Women’s hockey: Canada claims 3rd straight Olympic golds with 2-0 win over AmericansBy Greg Beacham, AP
Thursday, February 25, 2010
Canada blanks US for gold again in women’s hockey
VANCOUVER, British Columbia — They ambled back onto the ice an hour after the medal ceremony, swigging champagne and beer and smoking cigars. While Meghan Agosta and Marie-Philip Poulin posed for pictures with goofy grins, Rebecca Johnston tried to drive the ice-resurfacing machine.
Life is sweet when there’s a gold medal hanging from your neck in your home rink.
Poulin scored two goals, Shannon Szabados made 28 saves, and Canada rolled through its American rivals, 2-0, to win the gold medal in women’s hockey for the third straight Olympics Thursday night in front of a raucous Vancouver crowd ringing cowbells and frantically waving thousands of maple leaf flags.
After Poulin’s two first-period scores, the Canadians dominated every aspect of the biggest game in this young sport, earning their 15th straight Olympic victory. When time expired and the Canadians skated into a massive pile-up near their goal, several cheering fans threw flags over the glass to the players, who wrapped them around their shoulders like superheroes’ capes.
“I looked up in the stands and saw a sign that said, ‘Proud to be Canadian,’ and that’s what I am today,” Szabados said. “My teammates were unbelievable today. We played a great game, and this is an incredible moment.”
Playing with a consistency and passion its men’s team hopes to emulate this weekend, Canada remained unbeaten at the Olympics since 1998, when the Americans won the first women’s gold.
Earlier, Finland won the bronze medal, beating Sweden 3-2 in overtime.
The Canadians kept nearly the entire game in the Americans’ end — outpassing, outshooting and simply outworking the only team in women’s hockey with a chance of standing up to them.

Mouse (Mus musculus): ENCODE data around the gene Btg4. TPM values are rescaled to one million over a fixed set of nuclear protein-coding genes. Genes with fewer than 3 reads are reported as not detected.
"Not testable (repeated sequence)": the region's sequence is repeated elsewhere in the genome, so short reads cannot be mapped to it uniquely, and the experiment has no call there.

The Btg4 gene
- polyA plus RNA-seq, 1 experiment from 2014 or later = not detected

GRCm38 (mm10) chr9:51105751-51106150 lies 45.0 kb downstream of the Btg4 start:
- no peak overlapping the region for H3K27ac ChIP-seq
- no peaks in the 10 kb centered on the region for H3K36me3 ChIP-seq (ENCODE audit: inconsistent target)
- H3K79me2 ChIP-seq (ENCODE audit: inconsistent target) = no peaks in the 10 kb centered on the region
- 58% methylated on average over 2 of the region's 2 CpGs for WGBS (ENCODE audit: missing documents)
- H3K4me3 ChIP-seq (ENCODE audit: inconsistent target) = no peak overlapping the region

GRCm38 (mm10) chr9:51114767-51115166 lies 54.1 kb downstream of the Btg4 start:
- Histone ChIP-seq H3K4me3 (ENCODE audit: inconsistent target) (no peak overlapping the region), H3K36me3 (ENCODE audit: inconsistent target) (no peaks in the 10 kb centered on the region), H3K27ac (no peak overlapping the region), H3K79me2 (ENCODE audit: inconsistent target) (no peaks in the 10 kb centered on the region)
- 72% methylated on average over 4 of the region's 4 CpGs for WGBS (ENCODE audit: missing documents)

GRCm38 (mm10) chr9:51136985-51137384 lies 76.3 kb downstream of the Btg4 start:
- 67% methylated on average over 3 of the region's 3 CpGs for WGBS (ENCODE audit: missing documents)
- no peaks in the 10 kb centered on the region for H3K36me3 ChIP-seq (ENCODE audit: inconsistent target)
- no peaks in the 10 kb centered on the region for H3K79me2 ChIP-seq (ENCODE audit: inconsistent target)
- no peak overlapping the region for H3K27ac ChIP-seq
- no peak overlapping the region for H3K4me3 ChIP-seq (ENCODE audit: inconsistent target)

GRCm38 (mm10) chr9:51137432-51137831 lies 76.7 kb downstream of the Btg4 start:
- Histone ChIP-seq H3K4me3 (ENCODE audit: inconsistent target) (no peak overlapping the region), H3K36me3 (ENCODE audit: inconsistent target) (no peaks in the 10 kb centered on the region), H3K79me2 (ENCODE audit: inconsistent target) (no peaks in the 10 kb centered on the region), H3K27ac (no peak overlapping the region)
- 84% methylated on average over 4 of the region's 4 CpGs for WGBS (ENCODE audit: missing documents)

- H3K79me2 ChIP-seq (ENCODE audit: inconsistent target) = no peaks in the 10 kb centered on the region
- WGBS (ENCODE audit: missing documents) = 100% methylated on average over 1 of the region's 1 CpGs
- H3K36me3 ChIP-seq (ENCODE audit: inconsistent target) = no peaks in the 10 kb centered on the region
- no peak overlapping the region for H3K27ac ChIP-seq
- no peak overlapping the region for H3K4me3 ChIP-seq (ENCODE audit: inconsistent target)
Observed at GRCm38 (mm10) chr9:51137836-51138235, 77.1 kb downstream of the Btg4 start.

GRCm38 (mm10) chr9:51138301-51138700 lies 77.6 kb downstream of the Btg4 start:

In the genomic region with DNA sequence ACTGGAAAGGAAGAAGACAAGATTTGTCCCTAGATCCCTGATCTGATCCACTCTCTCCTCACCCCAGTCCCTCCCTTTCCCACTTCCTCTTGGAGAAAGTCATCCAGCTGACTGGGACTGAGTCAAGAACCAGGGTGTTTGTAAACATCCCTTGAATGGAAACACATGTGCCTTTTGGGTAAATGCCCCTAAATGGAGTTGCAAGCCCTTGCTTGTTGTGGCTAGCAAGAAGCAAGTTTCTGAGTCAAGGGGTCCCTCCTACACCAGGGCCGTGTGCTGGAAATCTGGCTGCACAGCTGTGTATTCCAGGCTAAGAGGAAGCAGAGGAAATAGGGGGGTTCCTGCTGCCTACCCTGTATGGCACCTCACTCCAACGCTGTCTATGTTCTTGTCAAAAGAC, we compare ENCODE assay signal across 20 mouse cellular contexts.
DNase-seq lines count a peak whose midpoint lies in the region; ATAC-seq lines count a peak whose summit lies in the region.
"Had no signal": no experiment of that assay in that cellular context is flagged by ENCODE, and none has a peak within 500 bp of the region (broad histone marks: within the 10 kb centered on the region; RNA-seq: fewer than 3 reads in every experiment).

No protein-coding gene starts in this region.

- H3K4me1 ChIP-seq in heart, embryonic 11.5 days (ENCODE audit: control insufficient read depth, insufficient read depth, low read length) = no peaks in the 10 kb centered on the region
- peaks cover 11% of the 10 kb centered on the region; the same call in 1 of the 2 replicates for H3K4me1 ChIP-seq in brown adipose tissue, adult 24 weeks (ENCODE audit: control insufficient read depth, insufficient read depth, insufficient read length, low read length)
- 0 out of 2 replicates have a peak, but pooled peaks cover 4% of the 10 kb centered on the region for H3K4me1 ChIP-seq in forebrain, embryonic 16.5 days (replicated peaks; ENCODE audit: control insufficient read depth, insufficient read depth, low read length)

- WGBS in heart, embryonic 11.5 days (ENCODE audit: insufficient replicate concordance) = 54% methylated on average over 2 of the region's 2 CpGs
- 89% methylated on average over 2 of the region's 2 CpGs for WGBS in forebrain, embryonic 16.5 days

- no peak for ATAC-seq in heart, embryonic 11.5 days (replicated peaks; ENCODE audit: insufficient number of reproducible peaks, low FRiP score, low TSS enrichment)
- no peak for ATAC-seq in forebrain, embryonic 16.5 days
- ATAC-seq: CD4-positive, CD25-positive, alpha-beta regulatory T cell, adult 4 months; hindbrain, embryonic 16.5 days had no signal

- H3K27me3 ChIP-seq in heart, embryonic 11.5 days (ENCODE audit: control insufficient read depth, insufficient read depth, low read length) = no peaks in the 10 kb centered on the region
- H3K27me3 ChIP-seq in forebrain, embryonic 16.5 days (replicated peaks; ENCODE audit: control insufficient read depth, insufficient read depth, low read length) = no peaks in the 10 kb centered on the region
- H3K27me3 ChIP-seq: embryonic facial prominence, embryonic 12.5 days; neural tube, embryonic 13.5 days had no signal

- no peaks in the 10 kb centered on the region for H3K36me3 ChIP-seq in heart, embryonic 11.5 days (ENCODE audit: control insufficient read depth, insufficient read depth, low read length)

“We commit. We work hard,” said Canadian captain Hayley Wickenheiser, a four-time Olympian with three gold medals. “It’s up to the rest of the world to catch up. This is not as easy as it looks, trust me.”
Let others debate the viability of an Olympic sport with two such dominant powers on top. For the Canadians, it was time to celebrate.
Long after the crowds had gone, 14 players returned to the ice and toasted each other with bottles of champagne and cans of beer. Haley Irwin poured a drink into Tessa Bonhomme’s mouth and Agosta and others enjoyed cigars, the smoke wafting up into the stands.
Gilbert Felli, the IOC’s executive director of the Olympic Games, said he wasn’t aware of the celebration until informed by an AP reporter.
“If that’s the case, that is not good. It is not what we want to see,” he said. “I don’t think it’s a good promotion of sport values. If they celebrate in the changing room, that’s one thing, but not in public.
“We will investigate what happened. We will talk to the federation and the NOC. We will first find the facts and then act accordingly,” he said.
Canada got two first-period goals from Poulin, the super-speedy 18-year-old forward from Quebec who claims she felt no Olympic pressure. Their smooth, graceful goalie did the rest, with Szabados capping her first Olympics with flawless netminding in a win that sometimes seemed just as one-sided as Canada’s 18-0 victory over Slovakia to open the Olympics 12 days ago.
Much of the Canadian men’s team, which faces Slovakia in the semifinals Friday, watched the game from press box seats above the ice, while Michael J. Fox, Wayne Gretzky and several Canadian gold medalists from other sports were in the stands. Several members of the American men’s team were there, too.
“We kept turning to each other after the game and saying how much we love having the Olympics in Canada,” four-time Olympian Jennifer Botterill said. “This country has supported us any time we’ve played, and today was an amazing example of that.”